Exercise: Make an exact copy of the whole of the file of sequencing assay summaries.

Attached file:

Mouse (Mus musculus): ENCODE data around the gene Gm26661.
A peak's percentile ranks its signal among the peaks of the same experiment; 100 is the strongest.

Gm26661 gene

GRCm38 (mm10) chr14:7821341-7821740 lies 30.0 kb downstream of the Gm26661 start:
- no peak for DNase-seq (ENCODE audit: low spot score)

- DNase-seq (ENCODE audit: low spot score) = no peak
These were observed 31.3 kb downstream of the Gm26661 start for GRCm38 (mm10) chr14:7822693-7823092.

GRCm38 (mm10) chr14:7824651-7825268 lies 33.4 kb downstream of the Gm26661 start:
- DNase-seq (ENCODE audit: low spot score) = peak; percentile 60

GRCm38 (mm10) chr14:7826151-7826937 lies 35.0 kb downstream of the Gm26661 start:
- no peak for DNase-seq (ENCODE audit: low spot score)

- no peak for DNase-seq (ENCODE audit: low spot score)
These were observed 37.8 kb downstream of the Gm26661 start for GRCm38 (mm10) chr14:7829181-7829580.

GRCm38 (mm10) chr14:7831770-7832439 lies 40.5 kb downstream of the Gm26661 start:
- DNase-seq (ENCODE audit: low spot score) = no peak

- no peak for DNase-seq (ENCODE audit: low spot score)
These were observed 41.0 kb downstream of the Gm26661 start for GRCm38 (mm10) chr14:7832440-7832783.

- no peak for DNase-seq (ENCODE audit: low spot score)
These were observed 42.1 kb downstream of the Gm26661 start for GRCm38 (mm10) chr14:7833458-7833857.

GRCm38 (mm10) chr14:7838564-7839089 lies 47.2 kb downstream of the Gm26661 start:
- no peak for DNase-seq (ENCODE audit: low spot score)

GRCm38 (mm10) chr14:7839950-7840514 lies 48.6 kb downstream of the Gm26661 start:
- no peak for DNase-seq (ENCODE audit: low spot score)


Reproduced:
Mouse (Mus musculus): ENCODE data around the gene Gm26661.
A peak's percentile ranks its signal among the peaks of the same experiment; 100 is the strongest.

Gm26661 gene

GRCm38 (mm10) chr14:7821341-7821740 lies 30.0 kb downstream of the Gm26661 start:
- no peak for DNase-seq (ENCODE audit: low spot score)

- DNase-seq (ENCODE audit: low spot score) = no peak
These were observed 31.3 kb downstream of the Gm26661 start for GRCm38 (mm10) chr14:7822693-7823092.

GRCm38 (mm10) chr14:7824651-7825268 lies 33.4 kb downstream of the Gm26661 start:
- DNase-seq (ENCODE audit: low spot score) = peak; percentile 60

GRCm38 (mm10) chr14:7826151-7826937 lies 35.0 kb downstream of the Gm26661 start:
- no peak for DNase-seq (ENCODE audit: low spot score)

- no peak for DNase-seq (ENCODE audit: low spot score)
These were observed 37.8 kb downstream of the Gm26661 start for GRCm38 (mm10) chr14:7829181-7829580.

GRCm38 (mm10) chr14:7831770-7832439 lies 40.5 kb downstream of the Gm26661 start:
- DNase-seq (ENCODE audit: low spot score) = no peak

- no peak for DNase-seq (ENCODE audit: low spot score)
These were observed 41.0 kb downstream of the Gm26661 start for GRCm38 (mm10) chr14:7832440-7832783.

- no peak for DNase-seq (ENCODE audit: low spot score)
These were observed 42.1 kb downstream of the Gm26661 start for GRCm38 (mm10) chr14:7833458-7833857.

GRCm38 (mm10) chr14:7838564-7839089 lies 47.2 kb downstream of the Gm26661 start:
- no peak for DNase-seq (ENCODE audit: low spot score)

GRCm38 (mm10) chr14:7839950-7840514 lies 48.6 kb downstream of the Gm26661 start:
- no peak for DNase-seq (ENCODE audit: low spot score)